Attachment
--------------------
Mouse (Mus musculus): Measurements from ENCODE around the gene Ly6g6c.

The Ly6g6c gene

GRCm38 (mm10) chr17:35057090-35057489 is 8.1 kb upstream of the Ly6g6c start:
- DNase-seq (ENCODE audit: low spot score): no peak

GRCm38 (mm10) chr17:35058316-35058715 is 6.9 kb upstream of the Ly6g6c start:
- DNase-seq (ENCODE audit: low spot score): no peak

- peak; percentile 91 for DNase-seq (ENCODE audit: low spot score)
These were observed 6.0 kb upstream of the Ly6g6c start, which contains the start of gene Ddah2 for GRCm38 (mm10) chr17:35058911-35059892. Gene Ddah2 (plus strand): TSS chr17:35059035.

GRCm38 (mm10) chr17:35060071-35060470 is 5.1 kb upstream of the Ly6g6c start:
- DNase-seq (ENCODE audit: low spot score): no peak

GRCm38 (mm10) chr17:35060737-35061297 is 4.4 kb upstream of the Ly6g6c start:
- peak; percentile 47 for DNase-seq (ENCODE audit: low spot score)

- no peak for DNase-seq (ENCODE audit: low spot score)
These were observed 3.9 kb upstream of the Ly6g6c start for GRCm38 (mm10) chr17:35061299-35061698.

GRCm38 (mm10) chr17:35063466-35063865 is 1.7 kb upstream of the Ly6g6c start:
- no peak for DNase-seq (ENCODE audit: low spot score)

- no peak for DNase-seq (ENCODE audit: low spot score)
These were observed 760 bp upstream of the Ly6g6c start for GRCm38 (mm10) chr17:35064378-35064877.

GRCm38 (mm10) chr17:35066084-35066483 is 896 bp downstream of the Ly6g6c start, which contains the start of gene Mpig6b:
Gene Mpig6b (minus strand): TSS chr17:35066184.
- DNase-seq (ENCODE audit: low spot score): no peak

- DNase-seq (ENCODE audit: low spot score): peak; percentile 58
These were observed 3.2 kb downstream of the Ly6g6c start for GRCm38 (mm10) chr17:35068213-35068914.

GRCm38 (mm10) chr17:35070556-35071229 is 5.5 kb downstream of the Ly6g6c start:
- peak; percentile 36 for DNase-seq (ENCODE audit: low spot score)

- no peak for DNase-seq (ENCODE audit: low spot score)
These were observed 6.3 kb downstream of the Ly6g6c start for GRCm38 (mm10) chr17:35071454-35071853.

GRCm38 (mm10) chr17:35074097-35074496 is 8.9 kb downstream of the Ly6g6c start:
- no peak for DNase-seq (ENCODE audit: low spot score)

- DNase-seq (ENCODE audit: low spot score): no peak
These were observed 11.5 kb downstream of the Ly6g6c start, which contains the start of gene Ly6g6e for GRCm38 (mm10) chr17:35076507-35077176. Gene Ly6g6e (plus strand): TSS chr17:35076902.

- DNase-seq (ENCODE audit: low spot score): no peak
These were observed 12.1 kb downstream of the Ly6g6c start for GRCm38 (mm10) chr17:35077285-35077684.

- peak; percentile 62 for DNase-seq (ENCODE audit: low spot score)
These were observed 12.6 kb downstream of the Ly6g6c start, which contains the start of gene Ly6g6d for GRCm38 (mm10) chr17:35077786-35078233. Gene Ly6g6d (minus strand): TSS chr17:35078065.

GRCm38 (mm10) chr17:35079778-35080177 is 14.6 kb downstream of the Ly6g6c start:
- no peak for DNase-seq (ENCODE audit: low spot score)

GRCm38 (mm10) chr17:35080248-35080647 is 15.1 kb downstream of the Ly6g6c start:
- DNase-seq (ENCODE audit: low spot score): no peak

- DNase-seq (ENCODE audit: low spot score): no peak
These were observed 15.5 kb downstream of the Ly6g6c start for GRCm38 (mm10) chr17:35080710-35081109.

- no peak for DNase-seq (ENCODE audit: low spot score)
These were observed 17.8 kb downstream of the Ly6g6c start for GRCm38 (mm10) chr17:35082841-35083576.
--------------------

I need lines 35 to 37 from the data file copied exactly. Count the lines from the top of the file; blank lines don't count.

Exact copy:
These were observed 12.6 kb downstream of the Ly6g6c start, which contains the start of gene Ly6g6d for GRCm38 (mm10) chr17:35077786-35078233. Gene Ly6g6d (minus strand): TSS chr17:35078065.

GRCm38 (mm10) chr17:35079778-35080177 is 14.6 kb downstream of the Ly6g6c start:
- no peak for DNase-seq (ENCODE audit: low spot score)